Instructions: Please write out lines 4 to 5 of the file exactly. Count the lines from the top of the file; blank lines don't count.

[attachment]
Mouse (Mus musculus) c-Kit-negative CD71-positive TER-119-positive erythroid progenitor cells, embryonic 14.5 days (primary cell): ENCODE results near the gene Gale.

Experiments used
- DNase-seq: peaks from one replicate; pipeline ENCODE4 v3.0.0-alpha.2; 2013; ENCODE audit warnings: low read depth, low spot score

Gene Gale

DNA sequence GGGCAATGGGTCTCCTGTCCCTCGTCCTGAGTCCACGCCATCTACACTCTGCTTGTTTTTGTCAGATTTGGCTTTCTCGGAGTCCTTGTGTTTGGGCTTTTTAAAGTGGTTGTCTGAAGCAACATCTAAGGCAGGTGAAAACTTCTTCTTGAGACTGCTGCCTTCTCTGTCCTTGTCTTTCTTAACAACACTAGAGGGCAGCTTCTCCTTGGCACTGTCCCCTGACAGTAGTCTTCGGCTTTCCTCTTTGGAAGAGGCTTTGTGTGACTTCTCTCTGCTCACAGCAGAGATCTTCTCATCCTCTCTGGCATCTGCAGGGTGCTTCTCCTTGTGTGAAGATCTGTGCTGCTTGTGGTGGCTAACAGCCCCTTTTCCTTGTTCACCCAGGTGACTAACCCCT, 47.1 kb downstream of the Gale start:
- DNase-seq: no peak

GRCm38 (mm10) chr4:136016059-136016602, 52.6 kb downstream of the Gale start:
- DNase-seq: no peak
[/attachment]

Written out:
Gene Gale

DNA sequence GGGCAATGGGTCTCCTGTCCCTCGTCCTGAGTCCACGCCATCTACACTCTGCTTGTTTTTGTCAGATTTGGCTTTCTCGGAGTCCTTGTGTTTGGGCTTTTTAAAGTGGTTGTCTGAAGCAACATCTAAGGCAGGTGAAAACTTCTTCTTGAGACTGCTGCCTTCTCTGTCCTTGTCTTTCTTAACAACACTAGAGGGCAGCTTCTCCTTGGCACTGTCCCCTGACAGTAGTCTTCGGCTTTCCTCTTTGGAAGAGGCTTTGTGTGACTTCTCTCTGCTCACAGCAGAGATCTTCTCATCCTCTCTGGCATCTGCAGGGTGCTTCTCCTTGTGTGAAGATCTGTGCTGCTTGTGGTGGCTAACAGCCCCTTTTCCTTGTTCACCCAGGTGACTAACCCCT, 47.1 kb downstream of the Gale start: